Are Indians open to self-criticism

Nepal & India: behavior, clothing, intercultural misunderstandings

Nepali and Indians are very tolerant, but you shouldn't overstrain that. A guiding principle is:

  • Give face, never take face, always save face!

Conflicts are not or only rarely held openly. However, lower castes are often treated very harshly by higher castes. The tourist from the west is more or less outside the caste system.

  • A smile and a friendly demeanor open many doors.

Despite all self-criticism, Indians and Nepali are proud on their land. Better to listen first and hold back with clever western advice. Political discussions should be conducted very defensively - if at all. Guiding principle:

temple

Especially in Hindu temples you shouldn't just gossip. But you can ask whether it is okay to enter or wait for an invitation. Some temples are taboo for non-Hindus.

In general, respectful behavior is recommended. Photos should also only be taken with permission.

In the temple one usually does not wear shoes, shorts or tops, and often no leather. In general, guests from the West should appear discreet and not touch any altars or holy statues.

Tourist virtues

There are a few principles with which the traveler enriches himself and the inhabitants of the destination country. In this way, people from different cultures can meet with mutual respect.
  • Impartiality.
  • Respect for the visited population.
  • Accept other concepts of time.
  • Experience a different way of life as enriching.
  • Observe local customs and traditions.
  • Asking questions instead of giving answers.
  • Do not claim any special privileges.
  • Don't make empty promises.

Other aspects

Caresses ...

... should be avoided in public. Men and women are rarely seen exchanging tenderness, and when they do, it is in western subcultures, especially in the cities.

Seeing men holding hands is not a sign of homosexuality, it shows their friendship.

Cool man!

Sensations are not openly displayed. Expression of pain is a harmony disorder! Suffering is ignored (by others) and endured (by oneself) with a smile.

Left hand, feet and shoes, blow your nose ...

... are impure. Always accept objects with your right hand. Avoid using your left hand while eating. When eating with cutlery - unlike us - bring the food to your mouth with your right hand.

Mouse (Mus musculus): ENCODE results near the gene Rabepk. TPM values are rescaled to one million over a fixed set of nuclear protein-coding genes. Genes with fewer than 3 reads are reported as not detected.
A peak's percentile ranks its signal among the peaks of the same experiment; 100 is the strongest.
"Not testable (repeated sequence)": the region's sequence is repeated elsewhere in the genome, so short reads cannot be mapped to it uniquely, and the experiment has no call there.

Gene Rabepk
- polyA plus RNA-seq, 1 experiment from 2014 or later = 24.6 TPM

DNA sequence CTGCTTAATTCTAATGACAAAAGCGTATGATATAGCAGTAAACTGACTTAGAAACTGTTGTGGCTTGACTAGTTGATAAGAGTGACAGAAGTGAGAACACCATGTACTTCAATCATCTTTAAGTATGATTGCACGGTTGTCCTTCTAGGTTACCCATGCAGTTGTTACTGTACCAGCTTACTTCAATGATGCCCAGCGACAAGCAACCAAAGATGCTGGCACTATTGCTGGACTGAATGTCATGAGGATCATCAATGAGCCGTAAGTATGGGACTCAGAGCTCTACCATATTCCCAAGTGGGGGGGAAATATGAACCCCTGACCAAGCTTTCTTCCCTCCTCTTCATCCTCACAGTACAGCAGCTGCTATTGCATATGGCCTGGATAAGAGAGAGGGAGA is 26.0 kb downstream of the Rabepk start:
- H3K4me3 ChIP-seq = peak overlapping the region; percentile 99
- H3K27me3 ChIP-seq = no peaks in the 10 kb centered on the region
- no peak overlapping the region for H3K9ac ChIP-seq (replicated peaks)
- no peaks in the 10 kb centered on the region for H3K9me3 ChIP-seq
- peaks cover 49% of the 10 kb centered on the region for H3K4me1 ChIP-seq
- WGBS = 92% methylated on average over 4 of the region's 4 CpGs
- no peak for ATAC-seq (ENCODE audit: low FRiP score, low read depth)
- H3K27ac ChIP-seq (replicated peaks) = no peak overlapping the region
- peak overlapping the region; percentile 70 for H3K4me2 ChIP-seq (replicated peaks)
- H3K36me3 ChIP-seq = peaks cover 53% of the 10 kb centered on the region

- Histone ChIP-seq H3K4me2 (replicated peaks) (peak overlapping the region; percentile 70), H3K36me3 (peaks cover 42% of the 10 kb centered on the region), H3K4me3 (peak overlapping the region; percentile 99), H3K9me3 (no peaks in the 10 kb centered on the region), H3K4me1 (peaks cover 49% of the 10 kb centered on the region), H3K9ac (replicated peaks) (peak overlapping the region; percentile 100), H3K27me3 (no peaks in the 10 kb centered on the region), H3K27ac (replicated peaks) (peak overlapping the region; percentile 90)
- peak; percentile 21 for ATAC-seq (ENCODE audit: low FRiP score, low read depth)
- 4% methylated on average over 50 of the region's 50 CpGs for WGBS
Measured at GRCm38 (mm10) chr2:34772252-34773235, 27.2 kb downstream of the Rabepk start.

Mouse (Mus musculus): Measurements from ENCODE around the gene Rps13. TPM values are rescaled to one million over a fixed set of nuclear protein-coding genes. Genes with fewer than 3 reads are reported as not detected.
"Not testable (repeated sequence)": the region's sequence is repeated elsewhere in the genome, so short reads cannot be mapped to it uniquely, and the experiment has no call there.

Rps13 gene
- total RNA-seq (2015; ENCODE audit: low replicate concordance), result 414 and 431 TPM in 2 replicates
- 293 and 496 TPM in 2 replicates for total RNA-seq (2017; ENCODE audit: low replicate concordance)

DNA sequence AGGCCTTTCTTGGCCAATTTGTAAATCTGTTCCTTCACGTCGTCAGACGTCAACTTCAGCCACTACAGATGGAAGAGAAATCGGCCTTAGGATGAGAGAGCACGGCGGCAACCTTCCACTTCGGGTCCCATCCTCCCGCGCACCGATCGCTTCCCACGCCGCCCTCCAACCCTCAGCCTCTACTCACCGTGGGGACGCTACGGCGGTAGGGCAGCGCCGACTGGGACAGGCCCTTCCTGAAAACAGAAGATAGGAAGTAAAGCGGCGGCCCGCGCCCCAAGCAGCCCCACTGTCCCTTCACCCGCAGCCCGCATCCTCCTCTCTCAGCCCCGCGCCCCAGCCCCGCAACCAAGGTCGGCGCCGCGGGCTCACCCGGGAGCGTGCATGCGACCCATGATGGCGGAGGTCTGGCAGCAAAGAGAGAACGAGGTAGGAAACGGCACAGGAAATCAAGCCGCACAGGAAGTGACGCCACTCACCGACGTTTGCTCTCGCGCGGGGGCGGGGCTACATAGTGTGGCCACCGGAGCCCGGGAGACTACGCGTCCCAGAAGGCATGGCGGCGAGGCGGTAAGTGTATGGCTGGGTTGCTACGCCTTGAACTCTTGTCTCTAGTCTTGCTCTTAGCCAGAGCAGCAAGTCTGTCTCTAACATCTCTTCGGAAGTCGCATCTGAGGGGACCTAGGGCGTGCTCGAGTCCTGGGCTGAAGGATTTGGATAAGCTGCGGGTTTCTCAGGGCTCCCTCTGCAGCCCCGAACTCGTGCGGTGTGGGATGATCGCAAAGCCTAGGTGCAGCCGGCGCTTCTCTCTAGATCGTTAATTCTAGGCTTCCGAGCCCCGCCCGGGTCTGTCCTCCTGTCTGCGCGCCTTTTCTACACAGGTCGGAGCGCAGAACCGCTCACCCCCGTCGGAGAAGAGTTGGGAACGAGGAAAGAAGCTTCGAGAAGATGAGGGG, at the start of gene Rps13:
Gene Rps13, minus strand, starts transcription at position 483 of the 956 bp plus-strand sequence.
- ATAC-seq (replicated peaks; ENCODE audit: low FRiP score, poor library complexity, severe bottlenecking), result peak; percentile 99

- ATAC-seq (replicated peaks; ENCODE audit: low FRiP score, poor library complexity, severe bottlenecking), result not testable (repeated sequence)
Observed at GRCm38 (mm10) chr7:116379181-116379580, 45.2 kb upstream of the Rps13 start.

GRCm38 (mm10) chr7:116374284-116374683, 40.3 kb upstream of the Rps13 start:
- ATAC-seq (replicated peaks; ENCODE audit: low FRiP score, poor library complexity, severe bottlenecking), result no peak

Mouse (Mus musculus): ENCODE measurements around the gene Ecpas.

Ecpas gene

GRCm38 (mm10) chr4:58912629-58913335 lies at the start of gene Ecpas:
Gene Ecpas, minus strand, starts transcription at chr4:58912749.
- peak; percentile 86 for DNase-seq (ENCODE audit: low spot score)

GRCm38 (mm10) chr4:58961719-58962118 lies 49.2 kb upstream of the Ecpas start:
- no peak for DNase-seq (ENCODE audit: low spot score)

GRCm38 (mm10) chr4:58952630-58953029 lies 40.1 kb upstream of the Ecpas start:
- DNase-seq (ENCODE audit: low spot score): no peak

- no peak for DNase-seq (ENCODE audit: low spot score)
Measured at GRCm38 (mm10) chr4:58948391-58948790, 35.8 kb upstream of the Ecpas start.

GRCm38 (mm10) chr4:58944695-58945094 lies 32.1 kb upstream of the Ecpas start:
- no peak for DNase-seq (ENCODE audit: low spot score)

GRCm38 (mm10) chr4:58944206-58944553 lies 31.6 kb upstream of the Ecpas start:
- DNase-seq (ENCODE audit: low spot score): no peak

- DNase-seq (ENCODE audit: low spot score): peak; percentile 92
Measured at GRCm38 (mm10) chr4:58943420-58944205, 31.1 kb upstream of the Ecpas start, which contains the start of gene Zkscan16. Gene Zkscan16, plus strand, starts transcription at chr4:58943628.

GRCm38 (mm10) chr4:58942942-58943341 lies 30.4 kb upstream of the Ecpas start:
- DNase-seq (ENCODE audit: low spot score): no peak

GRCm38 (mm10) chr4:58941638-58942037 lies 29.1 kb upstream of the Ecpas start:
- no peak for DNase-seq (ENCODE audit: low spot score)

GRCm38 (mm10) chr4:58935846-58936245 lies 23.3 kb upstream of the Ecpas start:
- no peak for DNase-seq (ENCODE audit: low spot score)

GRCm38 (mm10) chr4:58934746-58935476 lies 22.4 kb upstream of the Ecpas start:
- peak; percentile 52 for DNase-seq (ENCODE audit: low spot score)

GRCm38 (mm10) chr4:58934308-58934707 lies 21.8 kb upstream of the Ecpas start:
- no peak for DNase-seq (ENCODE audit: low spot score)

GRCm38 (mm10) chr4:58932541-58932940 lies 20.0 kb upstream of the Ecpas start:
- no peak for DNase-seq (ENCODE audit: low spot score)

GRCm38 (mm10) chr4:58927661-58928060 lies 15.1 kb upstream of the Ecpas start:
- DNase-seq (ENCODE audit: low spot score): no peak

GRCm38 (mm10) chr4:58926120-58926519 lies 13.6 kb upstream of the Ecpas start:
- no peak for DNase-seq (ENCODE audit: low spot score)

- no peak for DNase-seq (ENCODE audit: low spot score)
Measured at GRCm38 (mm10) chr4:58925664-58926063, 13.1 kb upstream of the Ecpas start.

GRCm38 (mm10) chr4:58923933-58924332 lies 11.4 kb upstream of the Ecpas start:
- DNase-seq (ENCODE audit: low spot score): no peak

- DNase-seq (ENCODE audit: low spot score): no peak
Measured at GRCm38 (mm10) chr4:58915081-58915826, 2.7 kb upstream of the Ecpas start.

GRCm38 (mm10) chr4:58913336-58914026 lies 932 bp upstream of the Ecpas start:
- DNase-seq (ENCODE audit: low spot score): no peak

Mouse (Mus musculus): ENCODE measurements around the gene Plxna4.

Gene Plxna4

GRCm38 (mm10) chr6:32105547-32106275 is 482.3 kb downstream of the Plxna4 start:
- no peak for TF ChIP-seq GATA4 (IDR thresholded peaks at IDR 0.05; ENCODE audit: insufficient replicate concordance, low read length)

Please do not point soles at people or temples. Do not step over people. When taking off your shoes, e.g. in a temple, only wear the shoes with your left hand.

When blowing your nose you should move away. Many Indians and Nepali find it strange to blow one's snot into a handkerchief and put it in one's pocket.

greeting:

Namasté, Namaskar with palms folded in front of the chest and a slight bow. There are also regionally different greetings in India.

Gesture:

The gestures for yes, no or come here are different from us.

taking photos:

Behave defensively even with the camera! Especially in the temple, at religious ceremonies and funeral celebrations. If in doubt, seek approval, if only through eye contact and signs.

Role model function:

Always remember that with our behavior we also influence the behavior, especially of the younger Nepali and Indians. The western lifestyle is seen by many as a model and tries to imitate, with all good and bad sides.

Dress:

Indians and Nepali value good, at least appropriate clothing! Only in areas that have a lot (!) Of experience with western tourists, the international tourist outfit is often tolerated: shorts, slippers, T-shirts. In the vast majority of regions and in special places such as temples, however, this is not trendy.

The following are absolutely taboo: bare thighs for women and bare chests for men. Even if you often see the latter in simple or working Indians.

Kitchen:

A particularly sensitive area for religious contamination in Hindus is the kitchen: Strangers should not touch any cooking utensils while cooking, in high-caste Hindu households you are not allowed to enter the kitchen.

You shouldn't throw food into the fire, only approach the stove when asked and be sure to ask before taking photos in the kitchen!

Avoid lip contact with the drinking vessel when sharing bottles, for example.